Air Force works to instill ‘warrior culture’ in drone crews
As part of an effort to extend the military’s “warrior culture” to unmanned planes, the Air Force is overhauling how it trains the crews that operate its rapidly growing fleet of Predators, Reapers and other remotely piloted aircraft.
The changes in training will affect hundreds of personnel who fly the unmanned aircraft remotely over war zones from distant bases and control their powerful cameras and targeting systems.
The effort is part of a move by the Air Force to put as much emphasis on drones as it does on traditional fighters and bombers, officials said.
It also underscores the continuing expansion of the role of unmanned aircraft in the hunt for militants in Afghanistan and the increasing importance of the airmen who operate them.
Each of the MQ-1 Predators and MQ-9 Reapers is operated by two crew members. One is an Air Force pilot, who flies the craft. The second is a “sensor operator” who controls the plane’s camera and its targeting laser, used to guide missiles and bombs.
When the Air Force first began flying armed Predators over Afghanistan, image analysts were in the second seat; they are extensively trained on how to interpret spy satellite pictures.
But after years of flying missions in Afghanistan, senior Air Force officers concluded they had the wrong people in that job. Instead, officials want the second crew member to focus less on interpreting imagery and more on helping fly the plane and strike targets.
“We are rewriting the Air Force’s DNA,” said Chief Master Sgt. Victor Allen, who is the career field manager for enlisted aviators.
The first group of recruits to receive the revamped training finished this month.
The new training is a mix of the technical -- details about the radar, camera and laser systems -- and what Allen calls “infusing the Air Force warrior culture” into the job.
“They need to understand the battle space. They need to understand working with a crew,” Allen said. “This is absolutely flying a vehicle, and we want someone dedicated to this duty.”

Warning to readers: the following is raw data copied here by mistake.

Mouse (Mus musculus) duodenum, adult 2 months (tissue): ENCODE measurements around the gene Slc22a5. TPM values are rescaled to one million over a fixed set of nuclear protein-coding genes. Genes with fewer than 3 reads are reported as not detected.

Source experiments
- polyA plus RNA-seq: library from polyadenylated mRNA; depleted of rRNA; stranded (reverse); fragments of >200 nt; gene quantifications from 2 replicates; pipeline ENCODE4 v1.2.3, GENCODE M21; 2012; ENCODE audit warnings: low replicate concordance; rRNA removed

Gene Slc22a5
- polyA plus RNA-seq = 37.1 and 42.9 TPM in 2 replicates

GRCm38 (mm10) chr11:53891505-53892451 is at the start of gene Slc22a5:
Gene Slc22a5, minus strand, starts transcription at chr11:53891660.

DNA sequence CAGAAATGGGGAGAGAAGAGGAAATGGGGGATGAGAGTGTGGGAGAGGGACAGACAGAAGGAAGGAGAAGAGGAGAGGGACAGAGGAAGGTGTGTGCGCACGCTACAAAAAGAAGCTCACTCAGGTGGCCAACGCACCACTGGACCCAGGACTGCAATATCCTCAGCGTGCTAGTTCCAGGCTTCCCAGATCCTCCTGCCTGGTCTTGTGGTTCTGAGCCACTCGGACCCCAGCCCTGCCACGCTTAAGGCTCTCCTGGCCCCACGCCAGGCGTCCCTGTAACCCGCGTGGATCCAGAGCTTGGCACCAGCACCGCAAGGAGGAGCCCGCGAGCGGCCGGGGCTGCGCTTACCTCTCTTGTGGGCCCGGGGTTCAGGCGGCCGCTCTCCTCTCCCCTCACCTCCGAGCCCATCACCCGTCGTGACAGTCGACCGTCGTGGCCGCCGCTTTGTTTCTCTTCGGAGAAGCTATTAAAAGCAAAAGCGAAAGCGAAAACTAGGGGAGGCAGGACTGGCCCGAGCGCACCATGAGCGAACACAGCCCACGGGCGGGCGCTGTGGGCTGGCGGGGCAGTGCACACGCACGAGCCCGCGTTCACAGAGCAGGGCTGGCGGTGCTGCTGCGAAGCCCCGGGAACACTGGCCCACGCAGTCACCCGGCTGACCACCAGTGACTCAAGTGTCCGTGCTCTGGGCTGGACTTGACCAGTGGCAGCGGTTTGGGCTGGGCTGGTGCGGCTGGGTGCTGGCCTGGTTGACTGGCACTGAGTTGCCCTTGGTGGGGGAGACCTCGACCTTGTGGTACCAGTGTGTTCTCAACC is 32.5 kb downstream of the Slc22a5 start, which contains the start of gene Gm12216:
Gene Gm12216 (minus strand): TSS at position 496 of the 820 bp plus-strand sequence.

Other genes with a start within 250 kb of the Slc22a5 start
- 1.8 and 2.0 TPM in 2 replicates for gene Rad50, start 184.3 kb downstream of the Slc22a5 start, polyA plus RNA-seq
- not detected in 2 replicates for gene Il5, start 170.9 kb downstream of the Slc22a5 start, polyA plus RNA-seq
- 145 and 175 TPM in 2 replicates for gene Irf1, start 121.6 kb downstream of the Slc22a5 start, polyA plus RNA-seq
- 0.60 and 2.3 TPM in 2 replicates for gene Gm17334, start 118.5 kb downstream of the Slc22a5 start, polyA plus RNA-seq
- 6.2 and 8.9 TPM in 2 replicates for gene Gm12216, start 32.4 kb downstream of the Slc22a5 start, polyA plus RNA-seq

The Air Force in recent years has drastically expanded its investment in unmanned planes. Officials want a fleet of more than 200 unmanned planes, enough to have 65 in the air at one time. To reach that level, under Air Force plane-to-crew ratios, officials said they need about 1,400 pilots and 1,100 sensor operators. The Air Force now has only 317 airmen in the sensor operator field and must train hundreds more.
For recruits, the unique challenge of the unmanned planes is keeping focused on the idea that they are in a war zone, even if they are physically half a world away, flying the planes from a base in the Nevada desert.
“You do not want to feel you are not in the actual fight,” said Airman Paul South, 20, of East Smithfield, Pa., a member of the first class of new sensor trainees. “You are in the fight, and you need to realize what is on the line every time you are doing your job.”
Before now, sensor operators trained for nine months to learn to interpret video and spy satellite pictures. But experience has shown they do not have time to analyze imagery while the plane is in flight.
The new recruits must train to be part of an air crew, then take a sensor operator course, followed by training in fundamentals of remotely piloted aircraft.
“They are taking us basically from scratch and reshaping us,” said Airman Joshua Davidson, 22, of Spokane, Wash., another one of the first recruits.
The Air Force is not eliminating the work of intelligence analysts. New technology being deployed this year will vastly increase the number of video feeds and the demand for imagery analysis. But those experts will be working at other stations, not as part of the team flying the aircraft.
The new career field is appealing to new enlistees who want to feel they are performing a crucial role in current U.S. military operations.
“If you turn on the news any day,” South said, “you see something about another airstrike.”
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